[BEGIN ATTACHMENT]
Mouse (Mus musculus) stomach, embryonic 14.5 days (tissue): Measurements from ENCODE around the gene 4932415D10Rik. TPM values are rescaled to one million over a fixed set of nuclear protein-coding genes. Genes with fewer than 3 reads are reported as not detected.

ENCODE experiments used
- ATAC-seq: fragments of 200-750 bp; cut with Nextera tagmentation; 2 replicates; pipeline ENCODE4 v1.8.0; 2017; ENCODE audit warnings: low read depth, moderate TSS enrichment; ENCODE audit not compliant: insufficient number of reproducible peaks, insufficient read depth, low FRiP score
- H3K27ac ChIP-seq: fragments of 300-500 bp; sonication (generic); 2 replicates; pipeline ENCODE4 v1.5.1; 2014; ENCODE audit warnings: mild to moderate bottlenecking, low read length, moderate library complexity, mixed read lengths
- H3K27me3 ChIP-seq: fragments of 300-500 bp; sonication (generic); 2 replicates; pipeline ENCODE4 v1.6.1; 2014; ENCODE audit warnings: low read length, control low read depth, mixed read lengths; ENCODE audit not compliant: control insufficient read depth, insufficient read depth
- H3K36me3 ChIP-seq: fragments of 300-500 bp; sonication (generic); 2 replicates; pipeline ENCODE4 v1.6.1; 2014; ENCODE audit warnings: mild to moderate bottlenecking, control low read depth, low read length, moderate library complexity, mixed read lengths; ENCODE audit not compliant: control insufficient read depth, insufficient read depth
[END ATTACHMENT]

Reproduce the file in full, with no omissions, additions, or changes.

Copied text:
Mouse (Mus musculus) stomach, embryonic 14.5 days (tissue): Measurements from ENCODE around the gene 4932415D10Rik. TPM values are rescaled to one million over a fixed set of nuclear protein-coding genes. Genes with fewer than 3 reads are reported as not detected.

ENCODE experiments used
- ATAC-seq: fragments of 200-750 bp; cut with Nextera tagmentation; 2 replicates; pipeline ENCODE4 v1.8.0; 2017; ENCODE audit warnings: low read depth, moderate TSS enrichment; ENCODE audit not compliant: insufficient number of reproducible peaks, insufficient read depth, low FRiP score
- H3K27ac ChIP-seq: fragments of 300-500 bp; sonication (generic); 2 replicates; pipeline ENCODE4 v1.5.1; 2014; ENCODE audit warnings: mild to moderate bottlenecking, low read length, moderate library complexity, mixed read lengths
- H3K27me3 ChIP-seq: fragments of 300-500 bp; sonication (generic); 2 replicates; pipeline ENCODE4 v1.6.1; 2014; ENCODE audit warnings: low read length, control low read depth, mixed read lengths; ENCODE audit not compliant: control insufficient read depth, insufficient read depth
- H3K36me3 ChIP-seq: fragments of 300-500 bp; sonication (generic); 2 replicates; pipeline ENCODE4 v1.6.1; 2014; ENCODE audit warnings: mild to moderate bottlenecking, control low read depth, low read length, moderate library complexity, mixed read lengths; ENCODE audit not compliant: control insufficient read depth, insufficient read depth